What to See on Natchez Trace Parkway?

Rocky Springs was once a thriving community, and its ruins can be found just a short distance from the Natchez Trace. A significant portion of its history has been uncovered, which provides a unique look into the past. You will find a marker at this exit that will direct you to the historic Grindstone Ford, which was an important part in the development of this region.

We were taking a road trip to Natchez, Mississippi with two other members of our family and making stops along the way to see some of the beautiful scenery and historic landmarks. Although the Natchez Trace Parkway functions as a roadway, it is carefully tended to ensure that it remains a parkway. The maximum allowed speed is never more than 50 miles per hour. Because of its long history of use as a transportation corridor for commerce and people moving from one place to another, it has seen the rise and fall of hundreds of fascinating locations over the course of its history. There are some that are ancient and others that are contemporary, but the majority of them have some kind of important historical significance.

The Natchez Trace Parkway is one of the few roads in the world that has played host to such a diverse range of travelers throughout its history, including pioneers and explorers, presidents and peasants, doctors and lawyers and Indian tribal leaders. The road is in good condition, and I believe that most important historic sites have markers at their locations. This is where the park rangers and staff who are responsible for maintaining the road earn their salaries.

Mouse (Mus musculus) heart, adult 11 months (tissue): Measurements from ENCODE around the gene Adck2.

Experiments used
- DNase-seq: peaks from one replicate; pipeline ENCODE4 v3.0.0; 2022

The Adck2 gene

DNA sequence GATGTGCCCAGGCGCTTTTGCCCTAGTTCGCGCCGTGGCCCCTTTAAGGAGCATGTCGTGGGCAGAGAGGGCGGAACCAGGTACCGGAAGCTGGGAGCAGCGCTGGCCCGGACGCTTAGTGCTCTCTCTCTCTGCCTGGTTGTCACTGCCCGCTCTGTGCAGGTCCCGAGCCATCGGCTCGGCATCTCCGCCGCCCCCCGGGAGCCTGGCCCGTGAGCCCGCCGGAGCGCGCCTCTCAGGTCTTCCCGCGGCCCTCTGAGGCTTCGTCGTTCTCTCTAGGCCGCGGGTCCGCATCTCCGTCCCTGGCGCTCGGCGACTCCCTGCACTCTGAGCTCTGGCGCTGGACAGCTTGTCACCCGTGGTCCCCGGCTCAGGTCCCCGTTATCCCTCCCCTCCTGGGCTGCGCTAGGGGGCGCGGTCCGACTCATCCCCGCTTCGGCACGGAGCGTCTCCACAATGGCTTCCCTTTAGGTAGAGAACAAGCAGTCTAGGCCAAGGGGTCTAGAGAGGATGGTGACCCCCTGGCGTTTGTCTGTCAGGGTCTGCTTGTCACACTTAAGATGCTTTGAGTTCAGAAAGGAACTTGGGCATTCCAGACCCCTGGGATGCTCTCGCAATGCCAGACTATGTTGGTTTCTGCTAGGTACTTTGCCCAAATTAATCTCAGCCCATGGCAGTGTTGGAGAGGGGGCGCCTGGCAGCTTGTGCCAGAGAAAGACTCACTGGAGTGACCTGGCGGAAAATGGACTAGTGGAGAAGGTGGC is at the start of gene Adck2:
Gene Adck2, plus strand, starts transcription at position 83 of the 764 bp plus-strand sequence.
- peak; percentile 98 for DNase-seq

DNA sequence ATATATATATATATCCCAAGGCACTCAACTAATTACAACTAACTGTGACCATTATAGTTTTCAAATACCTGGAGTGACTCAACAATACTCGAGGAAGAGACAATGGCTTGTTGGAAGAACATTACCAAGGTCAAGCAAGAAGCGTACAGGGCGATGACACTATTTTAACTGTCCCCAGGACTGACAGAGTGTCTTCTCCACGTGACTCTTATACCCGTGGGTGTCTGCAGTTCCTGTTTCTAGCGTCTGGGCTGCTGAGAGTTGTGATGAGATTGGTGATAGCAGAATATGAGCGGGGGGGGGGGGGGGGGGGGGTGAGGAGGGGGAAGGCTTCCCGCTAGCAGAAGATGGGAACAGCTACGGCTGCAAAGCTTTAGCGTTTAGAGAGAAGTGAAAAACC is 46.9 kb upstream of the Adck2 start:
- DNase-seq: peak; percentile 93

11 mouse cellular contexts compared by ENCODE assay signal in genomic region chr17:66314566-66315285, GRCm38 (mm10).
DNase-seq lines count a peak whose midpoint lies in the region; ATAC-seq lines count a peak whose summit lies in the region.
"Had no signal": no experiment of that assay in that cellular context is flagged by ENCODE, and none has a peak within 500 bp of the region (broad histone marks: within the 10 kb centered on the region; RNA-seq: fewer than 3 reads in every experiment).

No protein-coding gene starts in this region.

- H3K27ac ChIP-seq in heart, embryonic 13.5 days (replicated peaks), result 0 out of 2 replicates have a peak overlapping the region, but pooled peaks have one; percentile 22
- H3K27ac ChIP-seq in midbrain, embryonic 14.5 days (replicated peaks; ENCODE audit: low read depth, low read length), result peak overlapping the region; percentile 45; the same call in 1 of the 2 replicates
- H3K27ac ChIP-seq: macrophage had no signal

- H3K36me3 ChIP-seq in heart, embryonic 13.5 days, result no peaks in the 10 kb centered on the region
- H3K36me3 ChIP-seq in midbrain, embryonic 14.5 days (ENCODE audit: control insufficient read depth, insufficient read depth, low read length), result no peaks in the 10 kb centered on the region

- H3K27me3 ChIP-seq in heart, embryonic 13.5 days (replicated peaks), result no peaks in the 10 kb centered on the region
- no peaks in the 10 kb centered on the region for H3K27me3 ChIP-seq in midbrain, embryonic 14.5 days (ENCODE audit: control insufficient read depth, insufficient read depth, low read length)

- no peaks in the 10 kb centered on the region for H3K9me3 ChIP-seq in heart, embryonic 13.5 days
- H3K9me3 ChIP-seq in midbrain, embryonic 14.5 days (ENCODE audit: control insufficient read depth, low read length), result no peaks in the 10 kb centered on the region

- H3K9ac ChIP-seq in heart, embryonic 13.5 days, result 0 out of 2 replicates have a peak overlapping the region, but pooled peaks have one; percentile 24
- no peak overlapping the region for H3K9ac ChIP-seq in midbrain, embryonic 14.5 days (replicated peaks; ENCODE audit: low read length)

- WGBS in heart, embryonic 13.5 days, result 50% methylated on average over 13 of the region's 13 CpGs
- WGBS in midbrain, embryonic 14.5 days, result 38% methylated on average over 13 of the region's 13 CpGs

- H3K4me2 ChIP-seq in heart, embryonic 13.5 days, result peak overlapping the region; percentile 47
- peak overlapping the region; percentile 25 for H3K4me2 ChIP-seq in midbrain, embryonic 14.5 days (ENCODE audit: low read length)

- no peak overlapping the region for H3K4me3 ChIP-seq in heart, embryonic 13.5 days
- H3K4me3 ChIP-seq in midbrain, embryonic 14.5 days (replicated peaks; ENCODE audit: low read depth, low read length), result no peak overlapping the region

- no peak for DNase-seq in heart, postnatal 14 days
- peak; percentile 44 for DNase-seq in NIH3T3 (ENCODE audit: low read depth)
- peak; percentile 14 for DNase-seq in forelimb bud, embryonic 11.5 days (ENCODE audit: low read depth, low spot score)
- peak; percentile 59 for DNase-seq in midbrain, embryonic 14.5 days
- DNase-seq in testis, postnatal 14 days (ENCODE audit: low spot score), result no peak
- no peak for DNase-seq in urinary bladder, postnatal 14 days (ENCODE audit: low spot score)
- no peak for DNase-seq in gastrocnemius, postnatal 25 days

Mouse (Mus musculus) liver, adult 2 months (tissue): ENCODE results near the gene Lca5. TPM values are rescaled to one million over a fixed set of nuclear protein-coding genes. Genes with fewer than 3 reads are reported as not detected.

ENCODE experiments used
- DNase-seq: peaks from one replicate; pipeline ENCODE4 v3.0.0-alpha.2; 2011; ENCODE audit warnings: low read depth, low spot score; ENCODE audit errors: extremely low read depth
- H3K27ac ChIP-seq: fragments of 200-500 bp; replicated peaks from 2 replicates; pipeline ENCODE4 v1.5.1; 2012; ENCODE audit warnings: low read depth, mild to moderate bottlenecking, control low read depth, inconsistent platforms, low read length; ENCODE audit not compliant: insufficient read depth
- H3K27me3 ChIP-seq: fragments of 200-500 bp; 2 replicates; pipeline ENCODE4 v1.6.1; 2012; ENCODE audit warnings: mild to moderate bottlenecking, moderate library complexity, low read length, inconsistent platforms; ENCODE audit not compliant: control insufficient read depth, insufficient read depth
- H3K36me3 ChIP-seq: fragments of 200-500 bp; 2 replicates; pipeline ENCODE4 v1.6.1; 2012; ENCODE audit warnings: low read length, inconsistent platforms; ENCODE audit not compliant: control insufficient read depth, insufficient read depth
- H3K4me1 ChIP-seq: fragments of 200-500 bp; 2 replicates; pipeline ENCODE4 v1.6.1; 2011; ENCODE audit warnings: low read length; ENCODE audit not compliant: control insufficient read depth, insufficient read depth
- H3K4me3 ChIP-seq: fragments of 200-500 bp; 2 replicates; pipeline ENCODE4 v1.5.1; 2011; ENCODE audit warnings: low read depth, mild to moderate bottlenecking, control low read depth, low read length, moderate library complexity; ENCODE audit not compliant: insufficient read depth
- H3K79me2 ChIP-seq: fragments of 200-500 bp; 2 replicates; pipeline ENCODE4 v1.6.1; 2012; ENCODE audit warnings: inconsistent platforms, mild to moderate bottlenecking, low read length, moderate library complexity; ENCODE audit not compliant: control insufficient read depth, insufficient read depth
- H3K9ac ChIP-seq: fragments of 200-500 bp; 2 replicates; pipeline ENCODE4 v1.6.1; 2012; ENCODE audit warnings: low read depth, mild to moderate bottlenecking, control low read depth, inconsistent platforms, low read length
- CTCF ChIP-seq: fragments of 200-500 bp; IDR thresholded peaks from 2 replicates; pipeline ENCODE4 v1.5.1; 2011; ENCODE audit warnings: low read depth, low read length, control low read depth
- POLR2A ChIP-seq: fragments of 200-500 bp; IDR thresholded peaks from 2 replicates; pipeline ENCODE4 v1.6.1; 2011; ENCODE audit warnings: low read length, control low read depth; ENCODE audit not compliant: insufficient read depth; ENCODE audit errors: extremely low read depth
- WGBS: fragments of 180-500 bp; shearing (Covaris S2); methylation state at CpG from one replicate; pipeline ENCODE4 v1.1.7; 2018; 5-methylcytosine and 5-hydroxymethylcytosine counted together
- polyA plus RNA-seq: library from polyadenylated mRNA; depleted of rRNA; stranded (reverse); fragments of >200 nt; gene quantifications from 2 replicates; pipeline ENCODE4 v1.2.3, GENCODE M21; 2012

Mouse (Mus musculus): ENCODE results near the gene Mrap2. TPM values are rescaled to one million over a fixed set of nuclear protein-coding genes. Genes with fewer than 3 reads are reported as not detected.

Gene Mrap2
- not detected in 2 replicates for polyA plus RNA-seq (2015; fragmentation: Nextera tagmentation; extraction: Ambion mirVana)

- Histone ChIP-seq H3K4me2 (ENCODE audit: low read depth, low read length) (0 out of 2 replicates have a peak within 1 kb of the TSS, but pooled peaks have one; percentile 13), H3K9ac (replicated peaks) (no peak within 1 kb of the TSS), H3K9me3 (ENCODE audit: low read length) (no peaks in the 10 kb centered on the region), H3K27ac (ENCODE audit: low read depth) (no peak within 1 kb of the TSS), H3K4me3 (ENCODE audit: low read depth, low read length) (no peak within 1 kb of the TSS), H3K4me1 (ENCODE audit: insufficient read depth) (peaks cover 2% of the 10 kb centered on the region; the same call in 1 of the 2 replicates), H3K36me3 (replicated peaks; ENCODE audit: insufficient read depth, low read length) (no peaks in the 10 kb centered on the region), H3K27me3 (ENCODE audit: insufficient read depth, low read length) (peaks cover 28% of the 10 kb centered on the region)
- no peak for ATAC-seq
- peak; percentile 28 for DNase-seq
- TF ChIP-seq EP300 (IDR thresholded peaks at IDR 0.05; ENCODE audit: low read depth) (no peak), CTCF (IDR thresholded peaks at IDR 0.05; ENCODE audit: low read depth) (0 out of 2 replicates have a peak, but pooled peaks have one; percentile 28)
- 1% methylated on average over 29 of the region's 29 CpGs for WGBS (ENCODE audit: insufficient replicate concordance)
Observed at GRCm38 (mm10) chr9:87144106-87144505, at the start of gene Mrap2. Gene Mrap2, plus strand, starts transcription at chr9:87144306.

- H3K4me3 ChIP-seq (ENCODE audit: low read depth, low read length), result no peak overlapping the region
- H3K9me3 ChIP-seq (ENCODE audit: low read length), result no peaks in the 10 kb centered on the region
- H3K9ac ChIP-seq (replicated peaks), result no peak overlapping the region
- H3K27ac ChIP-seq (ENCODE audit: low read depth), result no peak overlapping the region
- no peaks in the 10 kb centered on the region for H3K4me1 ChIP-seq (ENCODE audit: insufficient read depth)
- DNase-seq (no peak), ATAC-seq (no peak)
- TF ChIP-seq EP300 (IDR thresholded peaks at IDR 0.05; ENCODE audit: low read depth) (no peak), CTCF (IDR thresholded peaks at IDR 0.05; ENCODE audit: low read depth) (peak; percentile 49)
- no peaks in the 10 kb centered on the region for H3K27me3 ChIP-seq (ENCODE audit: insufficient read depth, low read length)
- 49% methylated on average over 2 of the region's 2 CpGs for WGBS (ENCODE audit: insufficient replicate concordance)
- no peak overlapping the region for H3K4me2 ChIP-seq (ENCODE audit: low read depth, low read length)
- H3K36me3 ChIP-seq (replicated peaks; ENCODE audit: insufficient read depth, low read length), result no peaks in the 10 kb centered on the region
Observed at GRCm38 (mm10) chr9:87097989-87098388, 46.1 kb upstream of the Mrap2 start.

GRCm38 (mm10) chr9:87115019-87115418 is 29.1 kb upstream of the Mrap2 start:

You will come across a historic marker every few miles, and sometimes even more frequently than that. These markers will direct you to a location that contains artifacts from the past, a scenic overlook, or picnic, and restroom facilities. These pull-overs feature a diverse array of landscapes, ranging from mountain vistas at the Parkway’s northern terminus to swamps, Indian mounds, roadside inns, and abandoned towns further south. It has been my experience that the people who read and appreciate this website have similar passions and interests, which is why I choose to write about these topics. I believe and hope I am among friends.

We got off the highway close to Mile Marker 55, just before the sign that said “Rocky Springs.” This well-known attraction features a parking lot that is of very good quality, as well as restrooms, picnic tables, and walking trails. The location of the old deserted town can be reached from the parking area in a relatively short distance; however, the journey should be extended if possible. Because of the town site’s proximity to the parkway, it is possible to hear the vehicles passing by. The “old Natchez Trace” is the path that leads from the parking area to Rocky Springs and is also known by that name. It isn’t much wider than a wide path, but it is incredibly attractive thanks to the split rail fence that lines both sides.